Mansion Global tackles an interior design topic with an elite group of designers from around the world who work on luxury properties. This week we look at how to incorporate textured walls into a home’s decor.
It’s easy (and expected) to think of the walls in your home as one-dimensional canvases—vessels for coats of paint that live in the background of your space. But when you let your walls come to life in more dimensions by adding texture, it opens up a world of possibility.
“People are craving texture perhaps in reaction to technology—our fingers need dimension, fabric, familiarity,” said Ellen O’Neill, Benjamin Moore director of strategic design intelligence. “They want to feel where they are, and this extends to their living spaces,” Ms. O’Neill said.
“Things like suede, crinkled paint, grasscloth, etcetera, add a unique and often unexpected layer to our spaces,” said Andrew Bowen, the director of staging at ASH NYC. “They are a great way to elevate an interior without a major renovation and provide the sense of something being carefully thought out and truly lived-in.”
Courtesy of Benjamin Moore
Follow these design pros’ tips for ideas on how to make your walls come to life.
Think About the Rest of the Room
“I would choose a texture that corresponds to the aesthetic of the space. Every design scheme has a vocabulary of textures that are just as critical to the interiors as the color palettes, fabrics and furniture. Even if the texture is subtle, it still signals attention to detail on the part of the designer to create a space that feels right.
"Textured walls provide a point of interest in a room. You can start with something as simple as a coat of paint. Benjamin Moore Century is a new dimension in paint, featuring the industry’s first-ever soft touch matte finish which has a depth and richness that provides dimension and a visually tactile experience.
"On the other end of the spectrum, you can source incredible wall coverings in rafias, silks, leathers, metallics and wood veneers that either serve as the focal point or the frame for the design scheme in a room.
"I would avoid delicate wall coverings in high traffic areas; maybe just assign them to a focal wall and consider the degree of humidity in kitchens and baths when selecting textured applications.”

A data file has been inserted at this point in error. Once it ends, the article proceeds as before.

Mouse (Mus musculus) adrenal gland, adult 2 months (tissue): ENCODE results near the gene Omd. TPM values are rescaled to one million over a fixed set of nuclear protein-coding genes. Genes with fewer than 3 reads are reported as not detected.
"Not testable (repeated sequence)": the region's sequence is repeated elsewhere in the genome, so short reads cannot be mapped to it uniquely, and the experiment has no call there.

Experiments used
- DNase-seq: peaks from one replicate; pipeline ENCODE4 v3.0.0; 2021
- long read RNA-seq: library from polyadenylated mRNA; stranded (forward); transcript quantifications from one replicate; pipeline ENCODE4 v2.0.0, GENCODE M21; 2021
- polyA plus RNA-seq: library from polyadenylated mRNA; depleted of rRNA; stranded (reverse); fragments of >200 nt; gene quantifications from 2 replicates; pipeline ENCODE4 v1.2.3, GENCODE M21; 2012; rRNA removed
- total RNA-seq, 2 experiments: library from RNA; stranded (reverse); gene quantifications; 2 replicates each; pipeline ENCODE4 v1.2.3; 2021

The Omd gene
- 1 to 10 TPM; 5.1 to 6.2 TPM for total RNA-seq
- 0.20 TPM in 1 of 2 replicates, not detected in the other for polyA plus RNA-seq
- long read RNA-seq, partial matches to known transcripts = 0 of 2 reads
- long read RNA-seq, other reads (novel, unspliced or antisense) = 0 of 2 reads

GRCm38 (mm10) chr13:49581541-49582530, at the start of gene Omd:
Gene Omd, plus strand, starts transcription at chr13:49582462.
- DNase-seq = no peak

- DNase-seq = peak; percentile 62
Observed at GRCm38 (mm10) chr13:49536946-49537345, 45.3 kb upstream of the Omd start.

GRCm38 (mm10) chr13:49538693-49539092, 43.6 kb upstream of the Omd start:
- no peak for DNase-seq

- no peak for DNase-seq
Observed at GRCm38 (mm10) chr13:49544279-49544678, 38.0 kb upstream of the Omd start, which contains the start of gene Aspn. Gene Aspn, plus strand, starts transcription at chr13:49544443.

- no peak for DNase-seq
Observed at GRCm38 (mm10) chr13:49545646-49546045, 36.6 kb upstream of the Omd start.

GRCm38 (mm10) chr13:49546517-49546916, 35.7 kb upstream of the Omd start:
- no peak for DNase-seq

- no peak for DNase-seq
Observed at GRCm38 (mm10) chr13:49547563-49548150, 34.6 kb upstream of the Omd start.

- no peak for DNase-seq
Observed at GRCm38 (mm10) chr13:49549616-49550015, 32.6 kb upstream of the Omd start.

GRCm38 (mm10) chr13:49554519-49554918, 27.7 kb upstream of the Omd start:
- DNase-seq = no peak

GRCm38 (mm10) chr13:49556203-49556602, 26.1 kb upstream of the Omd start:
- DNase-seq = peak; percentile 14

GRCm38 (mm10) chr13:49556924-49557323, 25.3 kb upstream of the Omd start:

—Ellen O’Neill, director of strategic design intelligence, Benjamin Moore
Consider the Effect
“We generally choose a textured wall finish once all other design details are thought out; i.e. furniture, art, and accessories; so as to complement the full story. If we were to work in the opposite direction by choosing the wall covering first, it can be quite limiting, as we’re forced to making dozens or hundreds of independent components work with one feature, rather than put a finishing cohesive touch on a fully thought out design.
”Grasscloth tends to provide a natural and grounding feeling in an otherwise stark or spare space; suede and leather often add notes of luxury and refinement; plaster or concrete and other hand-troweled finishes lend a sense of history and depth, as well as an overall calmness. For the living/dining room at The NOMA condominiums in New York City, for example, we chose a grasscloth, which added warmth and grounded the uniquely shaped space, which has multiple functions (living, dining), as well as a very active city view. In the foyer and hallway leading to the bedrooms, we included a graphic geometric patterned wallpaper to foster a sense of personality and interest in an often-overlooked space, making this relatively thin, efficient mode of circulation a more exciting and energizing place to be.
“Consider art placement in a room that has textured walls, since any holes made are much more permanent/ difficult to close up than if made on a simple white sheetrock wall, which can be easily spackled later on. For us, we tend to limit art on a textured wall to either zero or one piece/group, and let the wall speak for itself.”
—Andrew Bowen, director of staging for ASH NYC